On December 28, 2015, Applicant filed two documents titled “Motion to Show Cause” (“Response”) (ECF No. 9) and “Motion for the Judge to Consider a Clerical Error” (ECF No. 10). Applicant first argues that the action should not have been dismissed because his Response to the November 12, 2015 Order to Show Cause was timely filed under the prison mailbox rule in Houston v. Lack, 487 U.S. 266, 276 (1988). (See ECF No. 10).
“The prison mailbox rule, as articulated by the Supreme Court in Houston v. Lack, 487 U.S. 266, 276 (1988), holds that a pro se prisoner’s notice of appeal will be considered timely if given to prison officials for mailing prior to the filing deadline, regardless of when the court itself receives the documents.” Price v. Philpot, 420 F.3d 1158, 1163-64 (10th Cir. 2005). The Tenth Circuit has long applied the prison mailbox rule in contexts beyond the filing of a notice of appeal. See Id. at 1164.
An inmate can obtain the benefit of the prison mailbox in one of two ways: (1) alleging and proving that he or she made timely use of the prison's legal mail system if a satisfactory system is available, or (2) if a legal system is not available, then by timely use of the prison's regular mail system in combination with a notarized statement or a declaration under penalty of perjury of the date on which the documents were given to prison authorities and attesting that postage was prepaid. Price, 420 F.3d at 1165.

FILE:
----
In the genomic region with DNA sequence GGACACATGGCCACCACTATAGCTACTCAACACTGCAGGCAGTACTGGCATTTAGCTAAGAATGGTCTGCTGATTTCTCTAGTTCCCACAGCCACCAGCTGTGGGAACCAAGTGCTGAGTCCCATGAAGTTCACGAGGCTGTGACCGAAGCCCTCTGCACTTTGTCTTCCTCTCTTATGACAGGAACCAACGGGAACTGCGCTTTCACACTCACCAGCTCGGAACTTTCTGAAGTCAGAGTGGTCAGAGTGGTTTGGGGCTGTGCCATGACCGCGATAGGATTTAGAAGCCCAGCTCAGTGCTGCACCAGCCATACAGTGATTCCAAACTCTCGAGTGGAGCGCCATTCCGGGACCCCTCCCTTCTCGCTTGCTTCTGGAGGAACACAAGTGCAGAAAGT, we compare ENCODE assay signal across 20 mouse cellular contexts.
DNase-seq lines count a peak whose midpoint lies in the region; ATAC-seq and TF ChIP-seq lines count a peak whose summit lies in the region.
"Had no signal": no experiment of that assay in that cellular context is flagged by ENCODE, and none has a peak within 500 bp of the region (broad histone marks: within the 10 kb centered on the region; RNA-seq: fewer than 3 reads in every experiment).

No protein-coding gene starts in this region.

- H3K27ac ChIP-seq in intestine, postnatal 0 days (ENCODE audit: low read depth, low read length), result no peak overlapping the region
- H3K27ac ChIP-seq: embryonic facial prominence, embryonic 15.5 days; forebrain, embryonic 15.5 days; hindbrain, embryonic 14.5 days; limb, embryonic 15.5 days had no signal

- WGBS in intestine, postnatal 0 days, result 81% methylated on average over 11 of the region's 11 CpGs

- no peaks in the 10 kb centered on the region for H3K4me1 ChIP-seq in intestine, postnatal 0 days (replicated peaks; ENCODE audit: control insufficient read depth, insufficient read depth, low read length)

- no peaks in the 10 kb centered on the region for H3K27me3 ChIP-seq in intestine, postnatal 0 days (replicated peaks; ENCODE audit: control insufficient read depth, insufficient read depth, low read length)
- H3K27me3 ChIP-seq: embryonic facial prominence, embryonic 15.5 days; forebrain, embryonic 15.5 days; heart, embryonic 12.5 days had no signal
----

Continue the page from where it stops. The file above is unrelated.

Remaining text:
Applicant asserts that on December 2, 2015, he mailed a motion for an extension of time, which was not delivered to the Court because the Court’s address was mislabeled. (ECF No. 10 at 1). Applicant further asserts that his Response to the Order to Show Cause was “sealed and posted [sic] prepaid and addressed to this Federal District Court Judge” on December 12, 2015. (Id.). Applicant’s certificate of service states that his Response was placed in “the United States Mail, postage prepaid” on December 12, 2015. (Id. at 3).
The Court finds that Applicant’s certificate of mailing does not satisfy the requirements of the prison mailbox rule in order to establish a filing date prior to when the motion actually was received by the Court. See Price, 420 F.3d at 1163-66. Specifically, Applicant neither states that he placed the motion in the inmate legal mail system at the United States Penitentiary, Florence High, nor alleges that a legal mail system was unavailable and that the documents were given to prison authorities for filing with the Court. Thus, the Court finds that Applicant fails to demonstrate that timely filing was made under the prison mailbox rule. Therefore, upon consideration of the Motion and the entire file, the Court finds that Applicant fails to demonstrate some reason why the Court should reconsider and vacate the order dismissing this action.
II. Response to the Order to Show Cause
In the alternative, even if the Court were to find that Applicant’s Response to the Order to Show Cause was timely filed, the Court finds that Applicant does not demonstrate that the remedy available in the sentencing court pursuant to § 2255 is inadequate or ineffective.
As set forth in the dismissal order, Applicant was convicted on four counts of drug related charges in the United States District Court for the Western District of Tennessee and sentenced to three hundred eighty-seven (387) months imprisonment. See United States v. Burnette, No 02:95-cr-20082 (W.D. Tenn. Apr. 17, 1995). Applicant previously challenged the validity of his conviction by filing in the sentencing court a motion pursuant to 28 U.S.C. § 2255 asserting three claims of ineffective assistance of counsel and a due process violation. See United States v. ...